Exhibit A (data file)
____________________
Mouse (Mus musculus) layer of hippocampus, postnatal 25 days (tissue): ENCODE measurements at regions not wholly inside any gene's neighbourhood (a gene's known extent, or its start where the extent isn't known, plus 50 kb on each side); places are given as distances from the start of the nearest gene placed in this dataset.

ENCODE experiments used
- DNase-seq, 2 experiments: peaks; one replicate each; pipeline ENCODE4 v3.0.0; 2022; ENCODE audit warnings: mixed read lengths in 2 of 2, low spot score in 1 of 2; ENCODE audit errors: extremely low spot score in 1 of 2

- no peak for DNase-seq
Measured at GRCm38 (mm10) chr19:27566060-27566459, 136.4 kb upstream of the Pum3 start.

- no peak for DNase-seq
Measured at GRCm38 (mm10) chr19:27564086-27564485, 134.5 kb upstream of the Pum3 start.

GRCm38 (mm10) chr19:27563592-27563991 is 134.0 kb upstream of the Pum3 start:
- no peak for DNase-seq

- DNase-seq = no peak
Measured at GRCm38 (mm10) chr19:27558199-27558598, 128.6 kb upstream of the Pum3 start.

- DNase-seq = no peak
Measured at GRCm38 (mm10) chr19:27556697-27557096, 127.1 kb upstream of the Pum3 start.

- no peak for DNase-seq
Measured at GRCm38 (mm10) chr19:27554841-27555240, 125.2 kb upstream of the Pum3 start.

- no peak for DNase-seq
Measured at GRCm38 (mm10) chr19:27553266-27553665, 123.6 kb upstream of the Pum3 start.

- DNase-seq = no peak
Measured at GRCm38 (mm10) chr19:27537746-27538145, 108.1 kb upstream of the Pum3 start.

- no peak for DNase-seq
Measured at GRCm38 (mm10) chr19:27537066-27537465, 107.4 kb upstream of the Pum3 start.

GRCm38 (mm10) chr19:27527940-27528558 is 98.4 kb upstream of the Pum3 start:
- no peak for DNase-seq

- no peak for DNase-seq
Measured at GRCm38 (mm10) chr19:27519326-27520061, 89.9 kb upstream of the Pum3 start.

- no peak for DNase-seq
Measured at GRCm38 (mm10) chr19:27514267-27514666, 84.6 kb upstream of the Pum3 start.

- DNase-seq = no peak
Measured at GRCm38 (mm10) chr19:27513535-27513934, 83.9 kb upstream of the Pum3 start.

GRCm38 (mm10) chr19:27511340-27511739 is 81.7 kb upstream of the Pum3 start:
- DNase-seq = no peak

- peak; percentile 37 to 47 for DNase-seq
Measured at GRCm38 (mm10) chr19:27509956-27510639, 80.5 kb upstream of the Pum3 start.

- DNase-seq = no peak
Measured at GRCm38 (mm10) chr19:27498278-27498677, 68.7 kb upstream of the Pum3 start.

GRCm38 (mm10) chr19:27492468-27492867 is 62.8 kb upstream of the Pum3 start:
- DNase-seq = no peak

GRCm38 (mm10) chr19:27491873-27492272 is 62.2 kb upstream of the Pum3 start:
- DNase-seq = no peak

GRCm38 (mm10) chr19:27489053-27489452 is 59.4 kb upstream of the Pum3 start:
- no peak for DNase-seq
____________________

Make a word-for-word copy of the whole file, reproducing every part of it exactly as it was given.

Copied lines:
Mouse (Mus musculus) layer of hippocampus, postnatal 25 days (tissue): ENCODE measurements at regions not wholly inside any gene's neighbourhood (a gene's known extent, or its start where the extent isn't known, plus 50 kb on each side); places are given as distances from the start of the nearest gene placed in this dataset.

ENCODE experiments used
- DNase-seq, 2 experiments: peaks; one replicate each; pipeline ENCODE4 v3.0.0; 2022; ENCODE audit warnings: mixed read lengths in 2 of 2, low spot score in 1 of 2; ENCODE audit errors: extremely low spot score in 1 of 2

- no peak for DNase-seq
Measured at GRCm38 (mm10) chr19:27566060-27566459, 136.4 kb upstream of the Pum3 start.

- no peak for DNase-seq
Measured at GRCm38 (mm10) chr19:27564086-27564485, 134.5 kb upstream of the Pum3 start.

GRCm38 (mm10) chr19:27563592-27563991 is 134.0 kb upstream of the Pum3 start:
- no peak for DNase-seq

- DNase-seq = no peak
Measured at GRCm38 (mm10) chr19:27558199-27558598, 128.6 kb upstream of the Pum3 start.

- DNase-seq = no peak
Measured at GRCm38 (mm10) chr19:27556697-27557096, 127.1 kb upstream of the Pum3 start.

- no peak for DNase-seq
Measured at GRCm38 (mm10) chr19:27554841-27555240, 125.2 kb upstream of the Pum3 start.

- no peak for DNase-seq
Measured at GRCm38 (mm10) chr19:27553266-27553665, 123.6 kb upstream of the Pum3 start.

- DNase-seq = no peak
Measured at GRCm38 (mm10) chr19:27537746-27538145, 108.1 kb upstream of the Pum3 start.

- no peak for DNase-seq
Measured at GRCm38 (mm10) chr19:27537066-27537465, 107.4 kb upstream of the Pum3 start.

GRCm38 (mm10) chr19:27527940-27528558 is 98.4 kb upstream of the Pum3 start:
- no peak for DNase-seq

- no peak for DNase-seq
Measured at GRCm38 (mm10) chr19:27519326-27520061, 89.9 kb upstream of the Pum3 start.

- no peak for DNase-seq
Measured at GRCm38 (mm10) chr19:27514267-27514666, 84.6 kb upstream of the Pum3 start.

- DNase-seq = no peak
Measured at GRCm38 (mm10) chr19:27513535-27513934, 83.9 kb upstream of the Pum3 start.

GRCm38 (mm10) chr19:27511340-27511739 is 81.7 kb upstream of the Pum3 start:
- DNase-seq = no peak

- peak; percentile 37 to 47 for DNase-seq
Measured at GRCm38 (mm10) chr19:27509956-27510639, 80.5 kb upstream of the Pum3 start.

- DNase-seq = no peak
Measured at GRCm38 (mm10) chr19:27498278-27498677, 68.7 kb upstream of the Pum3 start.

GRCm38 (mm10) chr19:27492468-27492867 is 62.8 kb upstream of the Pum3 start:
- DNase-seq = no peak

GRCm38 (mm10) chr19:27491873-27492272 is 62.2 kb upstream of the Pum3 start:
- DNase-seq = no peak

GRCm38 (mm10) chr19:27489053-27489452 is 59.4 kb upstream of the Pum3 start:
- no peak for DNase-seq